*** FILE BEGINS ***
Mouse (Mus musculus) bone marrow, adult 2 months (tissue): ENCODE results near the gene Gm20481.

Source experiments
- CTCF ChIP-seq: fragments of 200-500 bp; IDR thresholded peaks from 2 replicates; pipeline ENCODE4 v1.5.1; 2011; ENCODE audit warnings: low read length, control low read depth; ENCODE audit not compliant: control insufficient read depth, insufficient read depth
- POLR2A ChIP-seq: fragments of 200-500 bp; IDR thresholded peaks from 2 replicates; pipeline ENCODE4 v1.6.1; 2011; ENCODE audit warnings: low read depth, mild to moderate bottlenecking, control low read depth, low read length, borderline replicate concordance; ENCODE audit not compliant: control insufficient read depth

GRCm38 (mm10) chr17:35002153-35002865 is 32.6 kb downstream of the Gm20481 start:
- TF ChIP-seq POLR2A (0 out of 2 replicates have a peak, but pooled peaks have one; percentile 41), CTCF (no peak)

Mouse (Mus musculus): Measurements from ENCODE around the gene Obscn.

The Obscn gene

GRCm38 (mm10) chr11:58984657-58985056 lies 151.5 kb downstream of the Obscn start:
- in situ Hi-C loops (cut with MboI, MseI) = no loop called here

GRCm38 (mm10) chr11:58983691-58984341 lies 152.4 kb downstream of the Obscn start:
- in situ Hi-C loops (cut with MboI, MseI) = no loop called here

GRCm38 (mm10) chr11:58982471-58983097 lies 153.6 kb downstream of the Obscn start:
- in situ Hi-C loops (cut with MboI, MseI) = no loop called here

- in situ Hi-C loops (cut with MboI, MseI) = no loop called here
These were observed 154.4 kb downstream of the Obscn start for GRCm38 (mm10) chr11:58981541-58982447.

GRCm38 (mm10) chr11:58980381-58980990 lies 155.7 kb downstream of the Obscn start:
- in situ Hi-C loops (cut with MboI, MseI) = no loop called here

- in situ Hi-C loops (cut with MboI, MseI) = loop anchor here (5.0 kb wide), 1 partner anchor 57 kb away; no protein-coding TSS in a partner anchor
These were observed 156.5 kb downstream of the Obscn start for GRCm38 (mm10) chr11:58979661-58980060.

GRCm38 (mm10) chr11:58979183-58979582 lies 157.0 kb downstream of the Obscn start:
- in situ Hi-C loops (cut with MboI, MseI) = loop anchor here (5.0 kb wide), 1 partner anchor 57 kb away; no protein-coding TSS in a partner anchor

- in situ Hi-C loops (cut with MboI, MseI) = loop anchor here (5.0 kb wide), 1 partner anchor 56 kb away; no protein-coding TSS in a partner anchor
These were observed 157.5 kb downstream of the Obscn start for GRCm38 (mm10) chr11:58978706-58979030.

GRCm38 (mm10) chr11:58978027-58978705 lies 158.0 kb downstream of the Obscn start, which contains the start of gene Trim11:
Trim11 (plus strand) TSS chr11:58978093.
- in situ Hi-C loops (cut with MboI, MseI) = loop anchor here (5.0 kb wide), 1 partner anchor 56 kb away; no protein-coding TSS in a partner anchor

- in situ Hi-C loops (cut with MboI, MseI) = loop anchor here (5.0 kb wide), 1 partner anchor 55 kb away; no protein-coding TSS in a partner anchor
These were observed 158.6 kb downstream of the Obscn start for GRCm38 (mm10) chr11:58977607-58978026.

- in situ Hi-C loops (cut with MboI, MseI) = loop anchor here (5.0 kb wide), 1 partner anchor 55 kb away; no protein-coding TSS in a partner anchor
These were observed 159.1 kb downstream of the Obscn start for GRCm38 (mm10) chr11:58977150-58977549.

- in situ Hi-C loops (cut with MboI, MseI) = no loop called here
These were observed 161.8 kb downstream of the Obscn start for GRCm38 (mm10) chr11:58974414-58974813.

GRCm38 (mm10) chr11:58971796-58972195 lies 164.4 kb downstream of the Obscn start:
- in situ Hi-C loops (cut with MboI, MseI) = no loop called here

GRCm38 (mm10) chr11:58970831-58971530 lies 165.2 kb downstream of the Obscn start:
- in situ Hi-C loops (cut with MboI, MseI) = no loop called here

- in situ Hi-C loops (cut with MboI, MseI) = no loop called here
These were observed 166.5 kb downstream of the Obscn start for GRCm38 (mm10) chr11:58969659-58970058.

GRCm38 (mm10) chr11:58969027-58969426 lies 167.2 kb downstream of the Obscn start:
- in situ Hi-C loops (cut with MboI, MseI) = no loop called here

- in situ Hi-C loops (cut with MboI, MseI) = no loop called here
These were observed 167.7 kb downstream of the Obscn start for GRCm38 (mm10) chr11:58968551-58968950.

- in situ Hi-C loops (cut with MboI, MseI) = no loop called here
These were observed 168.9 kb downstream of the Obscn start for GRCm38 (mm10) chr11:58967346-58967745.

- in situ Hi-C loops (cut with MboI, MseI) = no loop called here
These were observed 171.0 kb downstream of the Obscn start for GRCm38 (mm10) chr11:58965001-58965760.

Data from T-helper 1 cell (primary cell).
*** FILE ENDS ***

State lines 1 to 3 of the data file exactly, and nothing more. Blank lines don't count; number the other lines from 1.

Mouse (Mus musculus) bone marrow, adult 2 months (tissue): ENCODE results near the gene Gm20481.

Source experiments
- CTCF ChIP-seq: fragments of 200-500 bp; IDR thresholded peaks from 2 replicates; pipeline ENCODE4 v1.5.1; 2011; ENCODE audit warnings: low read length, control low read depth; ENCODE audit not compliant: control insufficient read depth, insufficient read depth